“It was closing ceremonies and the kids were expressing how happy they were to be at the camp. Some spoke about being grateful to have three meals a day. It’s kind of crazy to think that there are people my age focusing on just surviving.”   

That perspective inspired Sydney to found the 501(c)(3) nonprofit Lil Dreamers Big Dreams Club, which supports the Harold Robinson Foundation as well as United in Harmony. So far, Sydney has raised $6,000 for the two nonprofits.  

Sydney’s nonprofit work made her brain start ticking about the fact that healthy produce is not easily accessible in some of LA’s economically challenged communities. She was accepted by a pre-college program at UC Davis last summer to study sustainable food production.

Later, she examined 10 urban community gardens in LA, and cowrote a research paper about how cultural factors impact urban garden sustainment and food insecurity.

Sydney was invited to become a member of the American Anthropological Association, and last year she won its Junior Anthropologist Award. She says she doesn’t work for recognition, but rather “it helps remind me that all the work is worth it—it matters.” 

Moving Gracefully Through Life

Dance is the center of Katie Chen’s universe.
Photographed by Shane O’Donnell

With her long legs and lithe physique, 17-year-old Katie Chen is a vision of elegance and grace as she floats across the stage. You can see why she is considered one of the most accomplished dancers at Los Angeles Ballet Academy in Sherman Oaks. 

Her journey to become a premier ballerina started at the age of 4, when she was living in Shanghai, China. “Like most little girls, I found ballerinas to be very beautiful and inspirational,” she says. 

When her family moved from Shanghai to Arcadia, California, in 2018, her hub became LA Ballet Academy. Every day after school Katie heads to the studio, which follows the Royal Academy of Dance (RAD) curriculum, originating from the Royal Ballet in England. Katie has taken RAD exams every year for the past eight years, passing with distinction each time.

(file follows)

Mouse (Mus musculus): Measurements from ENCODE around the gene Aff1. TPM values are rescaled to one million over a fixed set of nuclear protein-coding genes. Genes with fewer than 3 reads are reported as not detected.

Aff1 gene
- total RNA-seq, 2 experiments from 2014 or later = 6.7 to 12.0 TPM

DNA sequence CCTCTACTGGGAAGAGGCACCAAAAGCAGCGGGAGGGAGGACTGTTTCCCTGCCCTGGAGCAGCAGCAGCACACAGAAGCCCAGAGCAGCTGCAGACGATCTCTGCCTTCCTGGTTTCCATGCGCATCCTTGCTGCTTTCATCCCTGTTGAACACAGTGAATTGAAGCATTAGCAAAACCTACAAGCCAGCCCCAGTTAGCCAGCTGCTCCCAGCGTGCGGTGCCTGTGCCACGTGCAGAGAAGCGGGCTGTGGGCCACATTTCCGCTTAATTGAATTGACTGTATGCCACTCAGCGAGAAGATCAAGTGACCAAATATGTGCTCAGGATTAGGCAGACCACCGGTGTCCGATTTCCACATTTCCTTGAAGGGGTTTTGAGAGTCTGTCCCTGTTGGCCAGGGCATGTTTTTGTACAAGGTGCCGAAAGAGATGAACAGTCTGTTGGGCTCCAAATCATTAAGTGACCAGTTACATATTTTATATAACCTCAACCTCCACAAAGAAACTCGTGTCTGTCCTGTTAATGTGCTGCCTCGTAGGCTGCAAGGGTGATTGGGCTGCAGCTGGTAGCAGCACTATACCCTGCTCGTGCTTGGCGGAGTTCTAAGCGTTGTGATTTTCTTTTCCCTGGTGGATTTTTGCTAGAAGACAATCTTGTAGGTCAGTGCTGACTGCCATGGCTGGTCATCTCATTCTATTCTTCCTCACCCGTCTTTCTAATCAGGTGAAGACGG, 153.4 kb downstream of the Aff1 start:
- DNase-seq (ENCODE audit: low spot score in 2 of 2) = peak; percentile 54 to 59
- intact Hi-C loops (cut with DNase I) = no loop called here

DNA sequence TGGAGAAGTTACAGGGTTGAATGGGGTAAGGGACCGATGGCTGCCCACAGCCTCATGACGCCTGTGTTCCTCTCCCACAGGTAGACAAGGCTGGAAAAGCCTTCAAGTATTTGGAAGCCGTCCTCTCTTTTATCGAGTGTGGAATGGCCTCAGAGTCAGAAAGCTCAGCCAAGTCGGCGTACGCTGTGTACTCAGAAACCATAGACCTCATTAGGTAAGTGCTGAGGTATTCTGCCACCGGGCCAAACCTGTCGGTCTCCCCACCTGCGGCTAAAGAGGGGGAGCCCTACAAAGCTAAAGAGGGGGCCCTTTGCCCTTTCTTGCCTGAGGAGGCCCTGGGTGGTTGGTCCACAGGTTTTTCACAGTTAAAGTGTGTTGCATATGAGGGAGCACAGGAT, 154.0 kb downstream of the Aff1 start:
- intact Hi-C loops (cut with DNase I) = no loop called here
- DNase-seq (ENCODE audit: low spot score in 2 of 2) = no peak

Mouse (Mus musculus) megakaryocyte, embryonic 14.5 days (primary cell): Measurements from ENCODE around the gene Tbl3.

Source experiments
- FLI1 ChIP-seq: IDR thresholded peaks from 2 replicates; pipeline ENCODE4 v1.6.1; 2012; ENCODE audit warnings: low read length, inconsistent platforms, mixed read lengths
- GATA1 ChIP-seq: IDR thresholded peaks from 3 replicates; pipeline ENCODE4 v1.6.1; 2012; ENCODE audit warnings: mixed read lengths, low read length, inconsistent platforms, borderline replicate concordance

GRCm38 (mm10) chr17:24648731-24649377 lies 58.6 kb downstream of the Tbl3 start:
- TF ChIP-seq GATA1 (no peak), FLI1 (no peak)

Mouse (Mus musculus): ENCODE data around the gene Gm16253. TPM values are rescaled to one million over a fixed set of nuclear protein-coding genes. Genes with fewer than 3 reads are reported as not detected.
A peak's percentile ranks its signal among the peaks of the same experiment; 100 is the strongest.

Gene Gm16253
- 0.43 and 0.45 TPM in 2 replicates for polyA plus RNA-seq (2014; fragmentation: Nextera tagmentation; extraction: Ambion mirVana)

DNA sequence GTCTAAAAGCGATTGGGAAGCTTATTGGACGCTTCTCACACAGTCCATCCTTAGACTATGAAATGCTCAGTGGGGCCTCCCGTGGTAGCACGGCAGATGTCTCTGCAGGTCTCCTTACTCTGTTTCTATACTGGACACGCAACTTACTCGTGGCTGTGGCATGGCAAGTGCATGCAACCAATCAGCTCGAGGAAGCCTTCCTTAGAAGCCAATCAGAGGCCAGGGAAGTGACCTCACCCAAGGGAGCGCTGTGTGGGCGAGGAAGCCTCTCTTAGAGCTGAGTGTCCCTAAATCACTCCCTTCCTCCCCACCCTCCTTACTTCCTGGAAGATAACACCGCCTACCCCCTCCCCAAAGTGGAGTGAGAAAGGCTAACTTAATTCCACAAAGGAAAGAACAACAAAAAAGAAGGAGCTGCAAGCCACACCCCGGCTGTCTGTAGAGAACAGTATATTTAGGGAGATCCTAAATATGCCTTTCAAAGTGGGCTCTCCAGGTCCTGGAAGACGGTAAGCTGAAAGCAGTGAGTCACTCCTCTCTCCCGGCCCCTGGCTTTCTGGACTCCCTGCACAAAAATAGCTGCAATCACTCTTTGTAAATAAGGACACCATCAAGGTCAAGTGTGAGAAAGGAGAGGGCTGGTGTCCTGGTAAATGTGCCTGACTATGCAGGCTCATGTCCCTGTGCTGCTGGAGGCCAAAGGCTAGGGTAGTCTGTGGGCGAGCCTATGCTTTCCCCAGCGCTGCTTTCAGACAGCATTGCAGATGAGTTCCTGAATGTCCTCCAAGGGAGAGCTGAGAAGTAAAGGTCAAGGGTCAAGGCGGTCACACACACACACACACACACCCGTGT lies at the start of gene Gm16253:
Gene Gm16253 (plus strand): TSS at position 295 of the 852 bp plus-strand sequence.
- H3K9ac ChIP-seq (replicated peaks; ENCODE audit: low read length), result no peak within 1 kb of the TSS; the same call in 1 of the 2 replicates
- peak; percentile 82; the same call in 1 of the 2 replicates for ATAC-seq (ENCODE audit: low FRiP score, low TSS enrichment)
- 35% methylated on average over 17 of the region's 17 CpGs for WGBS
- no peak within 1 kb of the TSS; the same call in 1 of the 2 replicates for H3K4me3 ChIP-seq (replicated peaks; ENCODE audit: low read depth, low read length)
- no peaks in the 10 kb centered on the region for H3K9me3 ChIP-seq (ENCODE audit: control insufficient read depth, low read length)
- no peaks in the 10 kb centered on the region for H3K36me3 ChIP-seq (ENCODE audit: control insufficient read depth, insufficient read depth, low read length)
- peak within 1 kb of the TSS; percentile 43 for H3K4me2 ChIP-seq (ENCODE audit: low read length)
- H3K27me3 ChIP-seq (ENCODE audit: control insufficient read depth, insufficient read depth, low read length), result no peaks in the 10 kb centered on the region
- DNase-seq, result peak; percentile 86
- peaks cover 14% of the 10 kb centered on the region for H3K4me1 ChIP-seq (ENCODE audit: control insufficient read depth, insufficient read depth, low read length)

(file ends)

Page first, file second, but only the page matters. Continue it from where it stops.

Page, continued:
In March she will take the Solo Seal exam. Designed to assess whether a student is ready for a professional career, Solo Seal takes place in a theater before an audience and a panel of judges. Fewer than 10 dancers attempt this exam each year; even fewer pass.

“Passing the Solo Seal would be a great culmination of my dance career, but I ultimately value the journey more than the end result,” she says.

In addition to her RAD distinctions, Katie has earned honors in Youth America Grand Prix (YAGP), the biggest national ballet competition in America. Last year she won Top 24 Senior Category Classical Variation as well as Top 12 Big Group Contemporary and Ballet.  

Competing is one passion; performing is another. Katie has danced with LA Ballet Academy in shows such as The Nutcracker, Alice in Wonderland and Sleeping Beauty. She has also auditioned for and been accepted into such summer programs as New York’s Bolshoi Ballet and School of American Ballet. 

Katie says the rewards of dancing extend beyond the performance. “Dancing has helped me with my stage presence in real life—how I present myself to others. It has helped me build confidence as well. Plus it’s great to wind down at dance practice after a long day at school and to express myself through movement.”